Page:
Technology and Culture 48:618–620 (2007)

John P. McCaskey
Fordham University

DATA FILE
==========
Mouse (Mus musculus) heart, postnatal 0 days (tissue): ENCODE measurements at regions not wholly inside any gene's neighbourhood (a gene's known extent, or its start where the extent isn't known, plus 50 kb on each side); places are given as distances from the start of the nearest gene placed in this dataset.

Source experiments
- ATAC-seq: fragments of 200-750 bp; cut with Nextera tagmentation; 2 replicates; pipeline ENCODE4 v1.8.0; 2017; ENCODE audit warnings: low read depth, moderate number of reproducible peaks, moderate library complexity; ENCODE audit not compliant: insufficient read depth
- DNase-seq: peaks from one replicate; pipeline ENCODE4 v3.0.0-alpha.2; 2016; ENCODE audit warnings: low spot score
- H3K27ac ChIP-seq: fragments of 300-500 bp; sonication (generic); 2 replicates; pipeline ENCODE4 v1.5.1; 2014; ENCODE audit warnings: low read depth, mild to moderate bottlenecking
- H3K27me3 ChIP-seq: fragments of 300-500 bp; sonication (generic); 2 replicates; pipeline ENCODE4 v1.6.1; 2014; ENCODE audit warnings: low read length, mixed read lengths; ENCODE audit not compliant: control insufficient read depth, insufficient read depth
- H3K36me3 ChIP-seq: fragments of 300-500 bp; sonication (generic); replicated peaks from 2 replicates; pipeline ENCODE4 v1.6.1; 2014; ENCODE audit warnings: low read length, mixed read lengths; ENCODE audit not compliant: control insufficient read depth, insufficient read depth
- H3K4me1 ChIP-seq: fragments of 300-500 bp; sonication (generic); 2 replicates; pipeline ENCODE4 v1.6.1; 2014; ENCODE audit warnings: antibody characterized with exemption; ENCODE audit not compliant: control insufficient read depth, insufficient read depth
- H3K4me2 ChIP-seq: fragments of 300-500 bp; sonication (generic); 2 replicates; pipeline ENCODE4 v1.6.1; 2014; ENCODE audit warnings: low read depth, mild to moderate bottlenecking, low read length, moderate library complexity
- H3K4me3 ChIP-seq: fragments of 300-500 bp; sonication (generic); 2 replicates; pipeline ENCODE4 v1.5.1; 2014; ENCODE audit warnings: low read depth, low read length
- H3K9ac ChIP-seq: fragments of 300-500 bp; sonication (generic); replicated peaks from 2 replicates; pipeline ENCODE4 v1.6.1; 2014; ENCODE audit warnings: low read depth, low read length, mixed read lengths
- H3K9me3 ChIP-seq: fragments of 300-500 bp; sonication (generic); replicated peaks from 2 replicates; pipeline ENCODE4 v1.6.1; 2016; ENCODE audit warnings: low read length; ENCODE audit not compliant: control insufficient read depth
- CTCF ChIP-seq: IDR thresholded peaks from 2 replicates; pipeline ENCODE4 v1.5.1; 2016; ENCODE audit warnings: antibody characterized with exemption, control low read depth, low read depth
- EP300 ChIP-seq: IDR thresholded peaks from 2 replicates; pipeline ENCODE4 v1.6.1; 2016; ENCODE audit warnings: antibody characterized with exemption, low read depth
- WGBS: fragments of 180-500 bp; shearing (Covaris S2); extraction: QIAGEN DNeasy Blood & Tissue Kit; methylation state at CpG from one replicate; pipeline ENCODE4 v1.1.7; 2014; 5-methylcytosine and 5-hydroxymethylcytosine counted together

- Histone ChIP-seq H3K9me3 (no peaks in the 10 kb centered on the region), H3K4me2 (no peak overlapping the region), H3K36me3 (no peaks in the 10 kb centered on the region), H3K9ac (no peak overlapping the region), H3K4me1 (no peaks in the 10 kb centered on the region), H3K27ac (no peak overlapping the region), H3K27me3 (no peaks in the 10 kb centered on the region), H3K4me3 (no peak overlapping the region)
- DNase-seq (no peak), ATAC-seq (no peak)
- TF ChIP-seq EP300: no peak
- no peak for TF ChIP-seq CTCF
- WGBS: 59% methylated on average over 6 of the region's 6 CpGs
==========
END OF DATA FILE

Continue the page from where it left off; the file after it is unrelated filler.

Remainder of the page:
In this well-structured monograph, Stephen A. McKnight seeks to correct the view that Francis Bacon’s use of religious motifs and tropes is “manipulative,” “cynical,” and “disingenuous,” a view McKnight considers the “prevailing” one. To accomplish his goal, McKnight subjects several of Bacon’s works to a close reading. He concludes that the “pervasiveness of religious motifs, scriptural references, and biblical doctrines” in Bacon’s writings “establish the central role religion plays in Bacon’s thought”. McKnight holds that Bacon’s religiosity is not disingenuous, but sincere. . . . . In documenting religious motifs in several of Bacon’s writings, this book is a valuable success. In characterizing Bacon’s religious beliefs and how they influenced the rest of his thought, it is much less convincing.
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